A New Zealand scientist has reportedly developed a test to detect foul play in the organic food industry. The isotope test looks at base elements in vegetables, and shows whether they were raised with organic manure or industrial fertilizer, reports the New Zealand Web site, stuff.co.
All organic materials contain isotopes such as carbon and nitrogen. If these can be studied using mass spectrometers, all sorts of things can be learned. And unlike tests for pesticide residue, the results cannot be fudged with a bit of soap and water. “It should stop people being fobbed off by someone else’s half-baked organic vegetables,” says the scientist who developed the test, senior researcher Karyne Rogers from GNS Science.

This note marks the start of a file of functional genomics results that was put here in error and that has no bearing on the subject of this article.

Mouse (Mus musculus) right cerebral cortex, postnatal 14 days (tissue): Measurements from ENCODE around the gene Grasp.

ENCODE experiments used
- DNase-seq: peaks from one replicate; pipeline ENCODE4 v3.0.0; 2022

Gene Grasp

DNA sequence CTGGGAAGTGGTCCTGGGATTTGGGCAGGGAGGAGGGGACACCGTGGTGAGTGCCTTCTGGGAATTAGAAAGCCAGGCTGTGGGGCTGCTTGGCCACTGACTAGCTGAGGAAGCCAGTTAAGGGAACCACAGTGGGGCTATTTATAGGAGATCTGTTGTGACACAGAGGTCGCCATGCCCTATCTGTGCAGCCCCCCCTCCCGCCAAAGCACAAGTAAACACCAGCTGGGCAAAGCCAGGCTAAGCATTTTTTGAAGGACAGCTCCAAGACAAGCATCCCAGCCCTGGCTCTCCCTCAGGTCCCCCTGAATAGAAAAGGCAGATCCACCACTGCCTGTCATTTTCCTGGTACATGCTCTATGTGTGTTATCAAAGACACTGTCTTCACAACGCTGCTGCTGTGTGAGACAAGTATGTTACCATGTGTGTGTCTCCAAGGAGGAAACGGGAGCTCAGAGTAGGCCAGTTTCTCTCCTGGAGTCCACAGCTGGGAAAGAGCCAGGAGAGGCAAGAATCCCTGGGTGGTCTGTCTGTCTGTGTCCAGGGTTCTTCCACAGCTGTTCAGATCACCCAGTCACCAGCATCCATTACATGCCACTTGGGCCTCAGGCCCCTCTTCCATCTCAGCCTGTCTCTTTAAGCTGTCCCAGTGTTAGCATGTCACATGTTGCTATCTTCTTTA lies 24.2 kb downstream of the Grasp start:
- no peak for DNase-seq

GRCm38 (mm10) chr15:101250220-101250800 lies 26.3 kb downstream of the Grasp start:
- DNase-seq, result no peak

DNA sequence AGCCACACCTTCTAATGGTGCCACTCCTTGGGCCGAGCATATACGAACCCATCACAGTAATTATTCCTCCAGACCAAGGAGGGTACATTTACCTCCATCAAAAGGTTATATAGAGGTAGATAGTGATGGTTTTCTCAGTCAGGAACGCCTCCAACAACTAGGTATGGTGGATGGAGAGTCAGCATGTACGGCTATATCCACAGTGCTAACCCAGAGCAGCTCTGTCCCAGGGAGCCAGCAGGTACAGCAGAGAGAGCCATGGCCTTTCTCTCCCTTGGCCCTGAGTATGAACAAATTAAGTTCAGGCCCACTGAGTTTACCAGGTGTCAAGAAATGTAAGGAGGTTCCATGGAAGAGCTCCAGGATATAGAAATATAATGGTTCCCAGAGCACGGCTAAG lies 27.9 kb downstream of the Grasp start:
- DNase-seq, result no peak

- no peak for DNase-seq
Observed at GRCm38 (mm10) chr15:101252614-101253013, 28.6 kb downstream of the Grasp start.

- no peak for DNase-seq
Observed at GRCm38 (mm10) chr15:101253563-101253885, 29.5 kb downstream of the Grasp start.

As vegetables grow, they take on nitrogen from fertilizer. The signatures from manure and industrial fertilizer are different. The test is expected to be used by organic vegetable suppliers. Rogers says it is cheap, shows results within 10 days and can be done at any stage of growth. The test could also determine whether vegetables were grown hydroponically or in soil. The test works best on fast-growing plants such as vegetables, and not so well on slow-growing ones, such as fruits.